JOHANNESBURG (miningweekly.com) – Subject to strict Covid-19 protocols, mining will be allowed to reopen fully from June 1, President Cyril Ramaphosa said on Sunday.
In his address on South Africa’s response to the coronavirus pandemic, the President announced that South Africa would advance to Level 3 from June 1, with an intensified response to the coronavirus in 12 hotspots that include Tshwane, Johannesburg, Ekurhuleni, Ethekwini, Nelson Mandela Bay, Buffalo City and Cape Town.
In opening up the economy, social compacts with all key roleplayers would be relied upon to address the key risk factors at workplaces and in the interface between employees and the public.
“We will be finalising a number of sector protocols and will require every company to develop a workplace plan before they reopen,” the President said.
According to these plans, companies would need to put in place sanitary and physical distancing measures and facilities. They would be obliged to screen workers on arrival each day, quarantine those infected and make arrangements for them to be tested. They would also need to assist with contact tracing if employees tested positive.
Because of their vulnerability, all staff older than 60 years of age and those suffering from underlying conditions such as heart disease, diabetes, chronic respiratory disease and cancer should ideally stay at home. Employees able to work from home should be allowed to do so.
Subject to these measures, mining, all manufacturing, construction, financial services, professional and business services, information technology, communications, government services and media services, would be permitted to commence full reopening from June 1.
Appropriate restart and phasing in arrangements would need to be put in place for every workplace.
Wholesale and retail trade would be fully opened, including stores, spaza shops and informal traders. E-commerce would continue to remain open.
Other sectors that opened previously, such as agriculture and forestry, utilities, medical services, food production and manufacture of hygiene products, would remain fully opened.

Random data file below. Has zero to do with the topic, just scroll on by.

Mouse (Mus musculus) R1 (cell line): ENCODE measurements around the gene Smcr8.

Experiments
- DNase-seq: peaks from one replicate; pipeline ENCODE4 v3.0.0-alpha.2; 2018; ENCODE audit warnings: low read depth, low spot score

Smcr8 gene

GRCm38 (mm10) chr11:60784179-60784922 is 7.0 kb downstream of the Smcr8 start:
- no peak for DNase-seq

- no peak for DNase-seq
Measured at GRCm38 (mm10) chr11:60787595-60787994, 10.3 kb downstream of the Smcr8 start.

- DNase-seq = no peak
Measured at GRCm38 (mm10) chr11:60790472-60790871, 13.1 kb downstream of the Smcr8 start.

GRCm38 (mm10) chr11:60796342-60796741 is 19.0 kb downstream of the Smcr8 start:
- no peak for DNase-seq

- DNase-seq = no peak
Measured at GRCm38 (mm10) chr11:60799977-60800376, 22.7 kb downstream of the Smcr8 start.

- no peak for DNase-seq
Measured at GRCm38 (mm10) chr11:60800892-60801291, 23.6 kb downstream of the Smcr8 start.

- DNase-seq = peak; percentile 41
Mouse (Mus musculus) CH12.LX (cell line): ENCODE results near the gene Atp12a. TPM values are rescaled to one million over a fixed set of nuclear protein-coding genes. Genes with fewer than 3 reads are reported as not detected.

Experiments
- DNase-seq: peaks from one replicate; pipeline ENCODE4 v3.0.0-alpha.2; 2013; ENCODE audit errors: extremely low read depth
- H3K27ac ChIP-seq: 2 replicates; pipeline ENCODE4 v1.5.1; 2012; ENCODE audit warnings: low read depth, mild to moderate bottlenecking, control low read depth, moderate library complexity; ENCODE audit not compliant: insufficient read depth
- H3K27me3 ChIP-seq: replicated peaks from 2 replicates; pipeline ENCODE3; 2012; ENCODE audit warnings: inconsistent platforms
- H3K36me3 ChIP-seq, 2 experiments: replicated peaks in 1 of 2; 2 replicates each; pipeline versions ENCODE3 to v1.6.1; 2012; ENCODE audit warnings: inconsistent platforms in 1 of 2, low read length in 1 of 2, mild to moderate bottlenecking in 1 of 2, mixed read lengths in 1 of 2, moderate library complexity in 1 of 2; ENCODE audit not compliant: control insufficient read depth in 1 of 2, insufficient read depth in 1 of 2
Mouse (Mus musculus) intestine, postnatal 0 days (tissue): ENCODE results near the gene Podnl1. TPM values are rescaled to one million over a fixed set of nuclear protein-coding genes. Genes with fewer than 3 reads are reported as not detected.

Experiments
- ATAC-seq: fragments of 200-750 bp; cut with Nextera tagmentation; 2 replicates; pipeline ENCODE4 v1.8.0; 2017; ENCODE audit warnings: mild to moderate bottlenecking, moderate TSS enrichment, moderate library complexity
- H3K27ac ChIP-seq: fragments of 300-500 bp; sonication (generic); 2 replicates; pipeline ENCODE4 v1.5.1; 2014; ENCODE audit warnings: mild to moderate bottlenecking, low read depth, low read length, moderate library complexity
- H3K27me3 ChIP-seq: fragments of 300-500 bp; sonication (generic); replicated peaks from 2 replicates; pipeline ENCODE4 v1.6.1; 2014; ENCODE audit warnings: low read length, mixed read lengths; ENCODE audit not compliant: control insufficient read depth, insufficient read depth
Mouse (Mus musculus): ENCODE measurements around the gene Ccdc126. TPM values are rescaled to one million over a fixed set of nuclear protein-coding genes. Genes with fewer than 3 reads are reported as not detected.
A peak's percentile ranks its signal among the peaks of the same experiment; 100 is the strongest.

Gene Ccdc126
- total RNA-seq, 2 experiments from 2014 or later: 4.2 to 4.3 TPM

To ensure that physical distancing was maintained, certain high-risk economic activities would remain prohibited. These included:
- restaurants, bars and taverns, except for delivery or collection of food;
- accommodation and domestic air travel, except for business travel, which would be phased in on dates to be announced; and
- conferences, events, entertainment and sporting activities.
The return to work would be phased in so that the workplace could be made ready to respond to the virus and the risk of infection avoided and reduced.
The tourism, hotel and restaurant industry had made several proposals, regarding the measures they intended to put in place when their sectors were opened and consideration was being given to the proposals.
There were many companies, the President said, that had gone beyond what was required by regulation to support the coronavirus response, including those like mining which already provide screening, testing and even isolation facilities for their employees.
He added that government was supporting and funding several research projects, including a plan to manufacture coronavirus vaccines locally as soon as candidates were available. Skills, expertise, infrastructure and organisations within the vaccines industry would be used to produce and distribute the vaccine. Should a vaccine be developed anywhere in the world it should be made freely and equitably available to citizens of all countries, the President advocated.
Discussions were under way with larger employers on how they could make quarantine facilities available for their workers.
One of the greatest challenges faced with the move to Level 3 – which would enable the return to work of up to eight million people – was the increased risk of transmission in public transport.
“We need to have a partnership between commuters, taxi and bus operators, business and government to keep our people safe," the President said.
Commuters would always need to wear masks, to wash their hands before and after they had travelled and avoid touching their faces with unwashed hands.
Commuters would also need to keep a safe distance from other commuters. Taxi and bus operators would be required to observe the regulations to be announced by the Minister of Transport, including ensuring that their vehicles were regularly sanitised. A number of businesses had advised that they were looking at ways of reducing congestion on public transport, including through staggering working hours and providing transport for employees.